The UK's Specialty Tunisian Wine Warehouse
The wines listed here are all produced in Tunisia. We have direct links with the producers in Tunisia, and have confidence in their production methods and standards.
Tunisia is a land of varied geography, and in the North, it has a lot in common with the great wine-producing areas of Southern France. It is also, unknown to many, a land with a historic tradition of winemaking. Tunisia’s soil and climate make it ideal for growing many varieties of grapes. Tunisia has a winemaking history dating back over 2,000 years. It was during the Carthaginian era that wine production probably began in a form that we would recognize in Tunisia.
When looking at Tunisian wine it is, therefore, incorrect to describe it as ‘New World’ – we are looking at ancient wines produced using methods the rest of the world has learned from the Carthaginians and Romans. The famous Carthaginian agronomist, Mason (2nd-3rd Century BC) published a treatise on agriculture with an emphasis on winemaking that served as the foundation for many Roman and later agricultural practices. The Romans deemed his work valuable enough to bring it to Rome after the appalling destruction of Carthage in 146 BC, and translate it into Latin. The Romans, Byzantines and Vandals continued to produce wine in Tunisia but the Arab leaders frowned on (but did not eliminate) wine production, after their conquest of Tunisia in the 8th Century AD. Large-scale wine production really returned to Tunisia with the coming of the French in the late 19thC.
They looked to profit from the climate and soil of Tunisia that is naturally suited to wine making. They established several large vineyards producing wine made to French systems. After full independence in 1956, wine production became led by Tunisian interests as it is today. There are various domains and vineyards currently existing within Tunisia, although at the moment little wine gets exported outside of the country. Demand in Tunisia is ample for the local producers, and overseas sales have not taken a high priority. This is a shame, as Tunisian wine is produced to international standards and can compete well with many wines from better-known countries. For those within the country, however, Tunisia provides a breadth of quality and tastes for a modest cost. As overseas interest increases, prices will moderate and volumes available increase. At present availability in the UK is very limited, and therefore seeing Tunisian wine on a list is unusual.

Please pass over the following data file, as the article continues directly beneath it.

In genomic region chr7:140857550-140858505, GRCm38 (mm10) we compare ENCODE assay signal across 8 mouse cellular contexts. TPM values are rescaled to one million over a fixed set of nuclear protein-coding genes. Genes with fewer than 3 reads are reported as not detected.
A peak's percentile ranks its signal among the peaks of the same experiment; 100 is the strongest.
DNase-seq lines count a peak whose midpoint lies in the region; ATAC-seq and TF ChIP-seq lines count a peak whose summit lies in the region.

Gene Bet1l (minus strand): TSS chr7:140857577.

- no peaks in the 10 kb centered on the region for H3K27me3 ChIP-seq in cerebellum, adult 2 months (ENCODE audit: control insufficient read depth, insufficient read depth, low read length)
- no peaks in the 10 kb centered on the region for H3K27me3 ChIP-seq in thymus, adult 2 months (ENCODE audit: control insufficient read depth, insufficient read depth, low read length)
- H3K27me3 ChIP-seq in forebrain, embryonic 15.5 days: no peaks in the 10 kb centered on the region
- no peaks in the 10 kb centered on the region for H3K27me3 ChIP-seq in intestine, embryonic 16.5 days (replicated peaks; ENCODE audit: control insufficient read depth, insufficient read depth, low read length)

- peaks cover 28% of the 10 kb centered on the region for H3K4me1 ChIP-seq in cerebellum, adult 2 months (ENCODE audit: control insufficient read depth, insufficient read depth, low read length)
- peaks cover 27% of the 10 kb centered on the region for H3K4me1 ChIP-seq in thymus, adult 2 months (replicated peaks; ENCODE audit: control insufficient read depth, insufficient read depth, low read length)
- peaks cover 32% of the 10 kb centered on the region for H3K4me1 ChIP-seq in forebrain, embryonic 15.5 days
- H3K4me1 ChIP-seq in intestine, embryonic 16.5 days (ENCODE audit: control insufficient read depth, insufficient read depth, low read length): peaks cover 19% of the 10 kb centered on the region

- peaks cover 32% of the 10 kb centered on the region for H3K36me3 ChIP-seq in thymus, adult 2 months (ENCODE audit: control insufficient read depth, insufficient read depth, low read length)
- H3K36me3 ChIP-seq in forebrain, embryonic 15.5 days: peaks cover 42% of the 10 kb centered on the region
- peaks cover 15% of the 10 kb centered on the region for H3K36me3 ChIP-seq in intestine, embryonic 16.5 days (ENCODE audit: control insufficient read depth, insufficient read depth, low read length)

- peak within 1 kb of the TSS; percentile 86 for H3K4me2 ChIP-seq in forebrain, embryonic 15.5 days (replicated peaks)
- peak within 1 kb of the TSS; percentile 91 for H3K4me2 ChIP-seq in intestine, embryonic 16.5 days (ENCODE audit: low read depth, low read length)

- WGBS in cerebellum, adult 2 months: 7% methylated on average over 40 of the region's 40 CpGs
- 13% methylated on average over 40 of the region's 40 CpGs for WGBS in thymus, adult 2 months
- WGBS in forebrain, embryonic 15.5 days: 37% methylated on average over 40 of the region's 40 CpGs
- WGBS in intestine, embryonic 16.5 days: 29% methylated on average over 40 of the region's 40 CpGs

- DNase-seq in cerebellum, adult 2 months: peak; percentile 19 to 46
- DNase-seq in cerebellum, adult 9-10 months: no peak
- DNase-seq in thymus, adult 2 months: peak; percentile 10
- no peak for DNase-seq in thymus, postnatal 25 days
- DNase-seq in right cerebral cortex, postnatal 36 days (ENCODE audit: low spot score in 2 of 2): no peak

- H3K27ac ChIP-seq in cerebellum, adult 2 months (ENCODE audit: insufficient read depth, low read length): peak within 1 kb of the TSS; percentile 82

Chateau Mornag is a relatively inexpensive excellent red wine; it is from the “Grand Cru” Morning appellation, located to the south of Tunis. The Chateau Mornag is a blend of three grapes, Carignan, Syrah and Merlot and the Merlot stands out. Be sure to let the Chateau Mornag breathe for a bit after opening. The smooth sensation while drinking and depth of flavor never fail to reward. It leaves a warm sensation after drinking and pairs well with veal and duck. If you’re looking for an inexpensive Merlot, you will not be disappointed with the Chateau Mornag. Mason is widely available in
Tunisia, and named after the inspiration for Tunisian wine. The standard Mason bottle will be found commonly throughout Tunisia. Its popularity does not mean that it is of limited quality; it is made up of a blend of Syrah and Merlot and aged in bottles for over a year. Magon Rouge pairs well with beef dishes, as an inexpensive standard wine, Magon does not disappoint. And usefully it is produced in Rosé and White to complement. For a full selection of our wines, see our Specialty Wines page.
Cannon Cellars Delivery & Shipping Information
The UK, Europe & Rest of World Deliveries
Packages are generally dispatched within 2 days after receipt of payment and are shipped via UPS with tracking and drop-off without signature. If you prefer delivery by UPS Extra with required signature, an additional cost will be applied, so please contact us before choosing this method. Whichever shipment choice you make, we will provide you with a link to track your package online.
Shipping fees include handling and packing fees as well as postage costs. Handling fees are fixed, whereas transport fees vary according to the total weight of the shipment. We advise you to group your items in one order. We cannot group two distinct orders placed separately, and shipping fees will apply to each of them. Your package will be dispatched at your own risk, but special care is taken to protect fragile objects.
Boxes are amply sized and your items are well-protected.
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